# Separated and Finite Type Scheme over an Algebraically Closed Field

Let $$(X,\mathcal{O}_X)$$ be a separated scheme and of finite type over an algebraically closed field $$k$$. The fact that $$X$$ is separated means that the image of $$X$$ under the diagonal morphism $$\Delta: X \rightarrow X \times_{Spec(k)} X$$ is closed.

1. Do i have this correct?
2. Why is this so important, i.e. $$\Delta(X)$$ being closed in $$X \times_{Spec(k)} X$$ (i am looking for just some high level intuition)?

Next, i am trying to understand what "finite type over $$k$$" really means. Applying Hartshorne's definition, i seem to get something like that: consider the underlying continuous map of topological spaces $$f:X \rightarrow Spec(k)$$. Then $$f^{-1}(Spec(k))$$ can be covered by a finite number of open affine sets $$Spec(A_i)$$, where each $$A_i$$ is a finitely generated $$k$$-algebra. But since $$Spec(k)$$ is a one element set, we must have that $$f^{-1}(Spec(k))=X$$ and so finite type over $$k$$ is equivalent to saying that $$X$$ can be covered by a finite number of open affine sets $$Spec(A_i)$$ with $$A_i$$ being a finitely generated $$k$$-algebra. Am i understanding the situation correctly?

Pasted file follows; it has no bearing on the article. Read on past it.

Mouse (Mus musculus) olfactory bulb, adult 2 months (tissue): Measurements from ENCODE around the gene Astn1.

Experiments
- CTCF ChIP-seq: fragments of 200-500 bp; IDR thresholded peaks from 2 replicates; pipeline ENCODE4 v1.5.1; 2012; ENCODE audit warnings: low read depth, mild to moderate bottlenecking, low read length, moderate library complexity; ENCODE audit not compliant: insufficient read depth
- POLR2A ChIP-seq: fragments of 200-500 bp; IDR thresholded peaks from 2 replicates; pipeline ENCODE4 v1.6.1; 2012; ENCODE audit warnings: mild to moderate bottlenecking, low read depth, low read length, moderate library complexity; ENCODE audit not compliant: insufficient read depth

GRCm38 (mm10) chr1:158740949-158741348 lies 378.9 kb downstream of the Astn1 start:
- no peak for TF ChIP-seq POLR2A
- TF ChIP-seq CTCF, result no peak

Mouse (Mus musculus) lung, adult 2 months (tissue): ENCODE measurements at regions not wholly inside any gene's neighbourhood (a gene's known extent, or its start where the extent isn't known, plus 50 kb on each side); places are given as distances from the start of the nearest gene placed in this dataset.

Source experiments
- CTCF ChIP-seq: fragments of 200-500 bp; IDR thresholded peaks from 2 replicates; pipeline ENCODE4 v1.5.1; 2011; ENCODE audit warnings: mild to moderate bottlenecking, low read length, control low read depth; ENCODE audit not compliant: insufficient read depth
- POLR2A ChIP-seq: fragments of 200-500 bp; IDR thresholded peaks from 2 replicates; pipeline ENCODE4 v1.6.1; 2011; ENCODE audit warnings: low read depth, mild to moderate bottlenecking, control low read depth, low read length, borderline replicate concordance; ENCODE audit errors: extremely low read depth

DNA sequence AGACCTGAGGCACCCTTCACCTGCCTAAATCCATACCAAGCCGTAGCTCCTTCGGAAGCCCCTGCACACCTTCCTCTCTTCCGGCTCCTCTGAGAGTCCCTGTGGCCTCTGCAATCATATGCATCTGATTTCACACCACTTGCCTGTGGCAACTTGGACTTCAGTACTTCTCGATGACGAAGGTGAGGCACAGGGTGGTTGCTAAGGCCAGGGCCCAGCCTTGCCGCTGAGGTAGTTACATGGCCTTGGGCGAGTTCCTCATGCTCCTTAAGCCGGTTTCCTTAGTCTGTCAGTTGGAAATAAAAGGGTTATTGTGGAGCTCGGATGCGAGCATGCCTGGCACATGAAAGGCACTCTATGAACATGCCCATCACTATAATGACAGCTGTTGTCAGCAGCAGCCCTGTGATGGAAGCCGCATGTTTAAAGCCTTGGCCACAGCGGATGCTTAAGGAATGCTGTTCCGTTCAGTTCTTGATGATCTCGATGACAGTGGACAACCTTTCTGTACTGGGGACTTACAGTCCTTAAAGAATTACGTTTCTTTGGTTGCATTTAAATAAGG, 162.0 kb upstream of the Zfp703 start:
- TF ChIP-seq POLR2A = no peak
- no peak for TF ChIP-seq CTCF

## 3 Answers

As you note, finite type means that $X$ is the union of finitely opens each of which is the Spec of a finite type $k$-algebra. This is an abstraction of a basic finiteness property of quasi-projective varieties.

Separatedness is the analogue, for the Zariski topology, of being Hausdorff, and like Hausdorfness, it often plays a basic role in arguments. As one example, if $f:X \to Y$ is a morphism of $k$-schemes and $Y$ is separated, then the graph $\Gamma_f \hookrightarrow X \times Y$ will be a closed subscheme.

If $X$ is a scheme of finite type over an algebraically closed field $k$ then one can show that for any affine open set Spec$A$ we have $A$ is a finitely generated $k$ algebra. Also all the restriction maps are $k$ linear.

2) Why is this so important, i.e. $Δ(X)$ being closed in $X×_{Spec(k)}X$?

One thing missing from a previous answer that being separated is the analogue of being Hausdorff, is that the categorical condition above is exactly the same categorical description of what a Hausdorff space is.

To be precise, in the category of topological spaces, with a terminal object being the single point $*$ just like $Spec(k)$, it is an exercise in point set topology that a space $X$ is Hausdorff iff $Δ(X)=\{(x,x):x\in X\}$ is closed as a subspace in $X×_{*}X=X\times X$ under the product topology.